The deadline to renew or reject the Iran nuclear deal brokered by President Barack Obama is approaching, and Sen. Tom Cotton (R-AR) argued Monday it is also time for President Donald’s Trump’s national security team to back his plan to pull out of the deal or get out of the White House.
The Joint Comprehensive Plan of Action (JCPoA), or Iran nuclear deal, gave billions of dollars to the terror-sponsoring Iranian regime while not putting an end to its nuclear ambitions.
Sen. Tom Cotton (R-AR) spoke with The Global Politico in an article published on Monday about the 2015 seven-nation agreement that gave Iran sanctions relief in exchange for scaling back its nuclear program ahead of the October 15 deadline.
The job of Trump’s security team — including Defense Secretary James Mattis and Secretary of State Rex Tillerson — “is now to move out and execute,” said Cotton, who has advised the president on foreign policy and national security. Politico writes:
Cotton, who has personally advised Trump in recent days about the new Iran strategy he is set to release this week, stopped short of saying either embattled Secretary of State Rex Tillerson or Defense Secretary Jim Mattis should in fact resign. But his comments were nonetheless a striking acknowledgement of the giant rift that has opened up in the midst of the Trump team over foreign policy.
In Politico’s piece about Cotton, the author speculated about the Iran deal in light of the recent drama playing out in the media about Tillerson’s alleged unhappiness at his post, Mattis’s support for the Iran deal, and the Twitter war between soon-to-be-retiring Sen. Bob Corker (R-TN) and the president:
Clearly, Tillerson, Corker and other Republicans who are now breaking with Trump over his handling of foreign policy tried to work with him for months – opting for back-stage persuasion and lobbying where Trump’s campaign pronouncements or Oval Office orders differed from the inclinations and recommendations of his foreign policy team.
Meanwhile, Cotton is working with the president ahead of Trump’s announcement later this week on his Iran strategy.
“I would submit that his foreign policy, over these first nine months in office, is much more in keeping with the bipartisan tradition of foreign policy, starting with Truman in 1945 and going through George Bush in 2009, than President Obama’s policy was,” Cotton said in the interview. “In almost every area, in his own way, with his own rhetoric, he has reasserted American leadership, and he’s willing to confront threats before they gather.”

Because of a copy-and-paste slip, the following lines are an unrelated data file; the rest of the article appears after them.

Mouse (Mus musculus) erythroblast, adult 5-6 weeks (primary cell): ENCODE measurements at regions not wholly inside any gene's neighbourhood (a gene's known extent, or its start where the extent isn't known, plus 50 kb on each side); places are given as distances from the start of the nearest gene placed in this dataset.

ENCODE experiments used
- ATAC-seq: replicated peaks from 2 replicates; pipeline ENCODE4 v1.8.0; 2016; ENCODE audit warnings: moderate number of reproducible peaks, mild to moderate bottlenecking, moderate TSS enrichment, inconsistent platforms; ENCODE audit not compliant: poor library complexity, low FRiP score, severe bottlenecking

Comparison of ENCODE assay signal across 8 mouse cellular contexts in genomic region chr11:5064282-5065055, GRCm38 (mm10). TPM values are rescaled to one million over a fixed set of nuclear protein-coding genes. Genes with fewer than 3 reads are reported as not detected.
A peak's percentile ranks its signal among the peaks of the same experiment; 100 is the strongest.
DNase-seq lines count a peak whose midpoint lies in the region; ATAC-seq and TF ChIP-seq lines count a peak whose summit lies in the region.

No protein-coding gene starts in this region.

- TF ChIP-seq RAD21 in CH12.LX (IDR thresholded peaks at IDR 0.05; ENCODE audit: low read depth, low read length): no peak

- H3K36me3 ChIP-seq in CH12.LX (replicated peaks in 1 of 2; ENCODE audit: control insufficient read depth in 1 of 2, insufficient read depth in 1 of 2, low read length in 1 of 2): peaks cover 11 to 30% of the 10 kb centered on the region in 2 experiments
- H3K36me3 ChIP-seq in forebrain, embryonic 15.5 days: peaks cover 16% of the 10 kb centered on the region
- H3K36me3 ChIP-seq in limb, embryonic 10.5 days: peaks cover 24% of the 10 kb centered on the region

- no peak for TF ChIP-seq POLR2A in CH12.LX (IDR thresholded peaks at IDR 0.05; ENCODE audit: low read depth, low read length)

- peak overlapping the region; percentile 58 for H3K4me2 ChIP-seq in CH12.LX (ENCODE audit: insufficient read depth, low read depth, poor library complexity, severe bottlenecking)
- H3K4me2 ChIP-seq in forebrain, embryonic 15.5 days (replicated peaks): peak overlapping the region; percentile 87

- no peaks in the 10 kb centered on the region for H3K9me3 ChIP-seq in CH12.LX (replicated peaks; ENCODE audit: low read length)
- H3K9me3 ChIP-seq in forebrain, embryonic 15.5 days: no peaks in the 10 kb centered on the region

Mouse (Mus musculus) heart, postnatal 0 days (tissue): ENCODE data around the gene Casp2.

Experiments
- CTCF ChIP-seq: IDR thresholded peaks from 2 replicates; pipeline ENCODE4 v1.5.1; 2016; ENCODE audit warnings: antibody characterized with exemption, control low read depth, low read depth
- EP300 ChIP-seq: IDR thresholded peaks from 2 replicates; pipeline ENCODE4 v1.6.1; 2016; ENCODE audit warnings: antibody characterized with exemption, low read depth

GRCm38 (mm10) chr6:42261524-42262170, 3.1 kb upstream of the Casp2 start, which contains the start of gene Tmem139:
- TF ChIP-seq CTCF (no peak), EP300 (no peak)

The Global Politico piece reveals that Cotton, however, does not think that the president’s advisers should be acting as rubber stamps.
“When you’re a cabinet member, when you’re a senior advisor in the White House, and the president is right, you should help him achieve his objectives and run with his thinking,” Cotton said. “When you think the president is wrong, you have a duty to try to present to him the best facts and the best thinking to help him see it in a different light.”
“Maybe you can, but if he doesn’t, and he says, ‘No, I want to do it my way,’ then your job is to move out and execute. And if you feel strongly enough, then you have to resign,” Cotton said. Politico writes:
Cotton, who has repeatedly consulted with Trump and other top White House officials in recent days, appears to be on the winning side, pushing Trump to adopt the formula his administration has now settled on of refusing to re-certify the Iran deal to Congress but holding off – for now – asking Congress to blow it up by imposing new sanctions.
Cotton said not re-certifying the Iran deal would send “a very important signal to Congress and to our E.U. plus three partners and to Iran that this president is not going to abide by a disastrous nuclear deal,” adding that the sanctions may not be put into place immediately as diplomacy continues to play itself out.
Global Politico reported Tillerson and Mattis have reportedly signed off on the final plan.